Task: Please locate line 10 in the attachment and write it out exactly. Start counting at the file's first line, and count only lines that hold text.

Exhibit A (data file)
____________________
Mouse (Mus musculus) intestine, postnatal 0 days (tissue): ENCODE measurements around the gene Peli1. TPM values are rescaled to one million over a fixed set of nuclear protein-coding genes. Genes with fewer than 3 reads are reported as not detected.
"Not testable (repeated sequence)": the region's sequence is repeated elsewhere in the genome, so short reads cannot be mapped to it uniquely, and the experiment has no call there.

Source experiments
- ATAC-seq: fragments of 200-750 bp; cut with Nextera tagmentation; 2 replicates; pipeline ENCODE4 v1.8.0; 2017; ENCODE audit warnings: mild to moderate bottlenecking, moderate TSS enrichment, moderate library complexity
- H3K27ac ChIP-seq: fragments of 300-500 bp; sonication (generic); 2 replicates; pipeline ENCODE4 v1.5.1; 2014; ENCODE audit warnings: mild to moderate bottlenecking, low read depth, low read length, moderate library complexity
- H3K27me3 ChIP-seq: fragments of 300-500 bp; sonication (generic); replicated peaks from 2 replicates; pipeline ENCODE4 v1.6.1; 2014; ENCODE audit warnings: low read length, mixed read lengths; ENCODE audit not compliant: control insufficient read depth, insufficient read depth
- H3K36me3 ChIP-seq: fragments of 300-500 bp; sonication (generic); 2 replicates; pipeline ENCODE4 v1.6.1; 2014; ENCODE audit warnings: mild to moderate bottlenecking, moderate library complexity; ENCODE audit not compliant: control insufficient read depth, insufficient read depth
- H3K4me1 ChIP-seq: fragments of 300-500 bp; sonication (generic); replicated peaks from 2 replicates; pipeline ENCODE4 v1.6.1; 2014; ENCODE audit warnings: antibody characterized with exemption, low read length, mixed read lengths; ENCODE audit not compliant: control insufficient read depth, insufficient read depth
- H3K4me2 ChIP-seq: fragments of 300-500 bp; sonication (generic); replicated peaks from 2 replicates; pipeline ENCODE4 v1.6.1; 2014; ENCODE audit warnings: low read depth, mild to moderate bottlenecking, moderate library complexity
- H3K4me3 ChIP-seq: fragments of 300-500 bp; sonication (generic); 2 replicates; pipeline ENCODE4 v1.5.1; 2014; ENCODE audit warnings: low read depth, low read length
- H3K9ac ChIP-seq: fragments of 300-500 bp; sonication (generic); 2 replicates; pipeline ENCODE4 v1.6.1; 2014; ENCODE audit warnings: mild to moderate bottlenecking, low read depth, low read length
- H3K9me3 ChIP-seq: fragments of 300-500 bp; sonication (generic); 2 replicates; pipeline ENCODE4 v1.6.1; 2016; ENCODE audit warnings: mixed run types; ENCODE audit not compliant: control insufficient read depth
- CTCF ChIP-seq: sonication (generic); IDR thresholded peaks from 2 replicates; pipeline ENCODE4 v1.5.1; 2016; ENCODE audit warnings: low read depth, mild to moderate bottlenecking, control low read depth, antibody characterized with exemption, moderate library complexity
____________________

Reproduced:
- H3K4me3 ChIP-seq: fragments of 300-500 bp; sonication (generic); 2 replicates; pipeline ENCODE4 v1.5.1; 2014; ENCODE audit warnings: low read depth, low read length